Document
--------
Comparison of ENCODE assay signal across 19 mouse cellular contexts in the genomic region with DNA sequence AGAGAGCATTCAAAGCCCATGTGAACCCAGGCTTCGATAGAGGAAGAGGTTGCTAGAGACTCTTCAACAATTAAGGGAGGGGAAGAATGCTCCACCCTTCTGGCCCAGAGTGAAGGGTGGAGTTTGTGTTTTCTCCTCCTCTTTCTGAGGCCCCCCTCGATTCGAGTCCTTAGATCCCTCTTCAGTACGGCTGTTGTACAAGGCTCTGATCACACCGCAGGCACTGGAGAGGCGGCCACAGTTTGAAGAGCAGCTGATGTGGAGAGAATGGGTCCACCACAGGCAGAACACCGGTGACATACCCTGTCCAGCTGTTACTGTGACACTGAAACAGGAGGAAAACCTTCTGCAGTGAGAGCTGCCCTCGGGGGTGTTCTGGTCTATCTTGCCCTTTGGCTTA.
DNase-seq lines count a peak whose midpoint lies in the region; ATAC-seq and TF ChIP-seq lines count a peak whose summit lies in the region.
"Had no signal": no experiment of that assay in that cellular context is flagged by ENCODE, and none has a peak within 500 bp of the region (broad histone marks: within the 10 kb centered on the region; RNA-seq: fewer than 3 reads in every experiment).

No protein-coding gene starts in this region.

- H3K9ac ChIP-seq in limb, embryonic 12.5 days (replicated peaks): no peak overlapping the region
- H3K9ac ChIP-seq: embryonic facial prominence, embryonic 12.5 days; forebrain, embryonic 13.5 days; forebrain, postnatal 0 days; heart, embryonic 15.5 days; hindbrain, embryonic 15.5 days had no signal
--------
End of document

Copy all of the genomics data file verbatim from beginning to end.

Comparison of ENCODE assay signal across 19 mouse cellular contexts in the genomic region with DNA sequence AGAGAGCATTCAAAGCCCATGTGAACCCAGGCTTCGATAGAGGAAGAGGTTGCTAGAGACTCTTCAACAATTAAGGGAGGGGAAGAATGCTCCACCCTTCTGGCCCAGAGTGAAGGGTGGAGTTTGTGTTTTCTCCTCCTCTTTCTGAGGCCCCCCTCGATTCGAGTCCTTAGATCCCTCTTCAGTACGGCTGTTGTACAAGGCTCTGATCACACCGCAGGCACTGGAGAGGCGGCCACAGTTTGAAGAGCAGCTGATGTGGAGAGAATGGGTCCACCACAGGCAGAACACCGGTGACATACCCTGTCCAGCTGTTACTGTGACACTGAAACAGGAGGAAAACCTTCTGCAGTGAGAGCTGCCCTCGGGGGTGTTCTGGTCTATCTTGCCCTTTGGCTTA.
DNase-seq lines count a peak whose midpoint lies in the region; ATAC-seq and TF ChIP-seq lines count a peak whose summit lies in the region.
"Had no signal": no experiment of that assay in that cellular context is flagged by ENCODE, and none has a peak within 500 bp of the region (broad histone marks: within the 10 kb centered on the region; RNA-seq: fewer than 3 reads in every experiment).

No protein-coding gene starts in this region.

- H3K9ac ChIP-seq in limb, embryonic 12.5 days (replicated peaks): no peak overlapping the region
- H3K9ac ChIP-seq: embryonic facial prominence, embryonic 12.5 days; forebrain, embryonic 13.5 days; forebrain, postnatal 0 days; heart, embryonic 15.5 days; hindbrain, embryonic 15.5 days had no signal